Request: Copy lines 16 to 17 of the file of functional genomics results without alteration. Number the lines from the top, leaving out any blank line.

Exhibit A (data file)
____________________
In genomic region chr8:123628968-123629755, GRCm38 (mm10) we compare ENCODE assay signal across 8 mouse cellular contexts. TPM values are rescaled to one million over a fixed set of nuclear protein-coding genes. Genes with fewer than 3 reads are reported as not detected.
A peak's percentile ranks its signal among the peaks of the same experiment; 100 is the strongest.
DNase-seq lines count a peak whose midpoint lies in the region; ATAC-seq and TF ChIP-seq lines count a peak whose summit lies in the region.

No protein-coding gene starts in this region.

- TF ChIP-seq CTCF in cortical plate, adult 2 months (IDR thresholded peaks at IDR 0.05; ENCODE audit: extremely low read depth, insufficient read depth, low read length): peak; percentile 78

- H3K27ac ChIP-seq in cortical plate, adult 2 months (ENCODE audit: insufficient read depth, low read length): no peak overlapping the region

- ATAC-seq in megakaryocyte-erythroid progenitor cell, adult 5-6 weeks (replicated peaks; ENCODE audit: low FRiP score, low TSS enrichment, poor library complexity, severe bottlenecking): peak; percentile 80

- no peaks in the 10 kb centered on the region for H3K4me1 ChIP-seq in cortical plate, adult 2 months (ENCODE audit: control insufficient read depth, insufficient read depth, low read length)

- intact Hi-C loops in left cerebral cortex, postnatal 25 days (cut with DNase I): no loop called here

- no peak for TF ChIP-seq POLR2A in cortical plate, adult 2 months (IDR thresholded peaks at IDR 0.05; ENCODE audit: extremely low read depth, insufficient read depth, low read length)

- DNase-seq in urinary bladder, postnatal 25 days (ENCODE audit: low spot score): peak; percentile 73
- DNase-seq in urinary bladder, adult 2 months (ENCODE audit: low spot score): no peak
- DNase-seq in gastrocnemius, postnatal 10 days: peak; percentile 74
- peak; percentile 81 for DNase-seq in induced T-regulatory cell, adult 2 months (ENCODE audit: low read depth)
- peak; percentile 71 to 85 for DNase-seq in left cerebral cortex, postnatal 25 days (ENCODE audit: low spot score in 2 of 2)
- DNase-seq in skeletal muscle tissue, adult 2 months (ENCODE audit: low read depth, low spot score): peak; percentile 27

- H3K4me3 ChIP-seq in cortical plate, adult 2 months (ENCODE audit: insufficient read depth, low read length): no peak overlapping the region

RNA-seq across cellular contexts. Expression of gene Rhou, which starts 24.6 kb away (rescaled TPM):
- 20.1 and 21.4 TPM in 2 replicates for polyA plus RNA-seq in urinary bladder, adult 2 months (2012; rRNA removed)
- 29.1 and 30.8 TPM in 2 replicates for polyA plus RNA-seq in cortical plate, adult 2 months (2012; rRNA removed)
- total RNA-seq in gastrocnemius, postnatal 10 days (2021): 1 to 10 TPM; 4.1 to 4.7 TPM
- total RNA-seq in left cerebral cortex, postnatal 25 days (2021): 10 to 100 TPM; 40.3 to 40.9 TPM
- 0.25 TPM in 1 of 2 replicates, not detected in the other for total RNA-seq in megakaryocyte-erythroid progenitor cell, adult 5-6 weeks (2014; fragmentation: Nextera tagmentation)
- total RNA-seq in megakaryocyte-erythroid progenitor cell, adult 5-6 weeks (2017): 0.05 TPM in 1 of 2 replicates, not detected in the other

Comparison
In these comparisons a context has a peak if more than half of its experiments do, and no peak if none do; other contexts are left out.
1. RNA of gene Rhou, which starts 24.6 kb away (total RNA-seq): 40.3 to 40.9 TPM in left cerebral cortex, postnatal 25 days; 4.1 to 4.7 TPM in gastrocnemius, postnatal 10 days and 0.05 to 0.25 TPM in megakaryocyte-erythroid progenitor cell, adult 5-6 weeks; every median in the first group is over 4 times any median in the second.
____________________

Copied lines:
- DNase-seq in skeletal muscle tissue, adult 2 months (ENCODE audit: low read depth, low spot score): peak; percentile 27

- H3K4me3 ChIP-seq in cortical plate, adult 2 months (ENCODE audit: insufficient read depth, low read length): no peak overlapping the region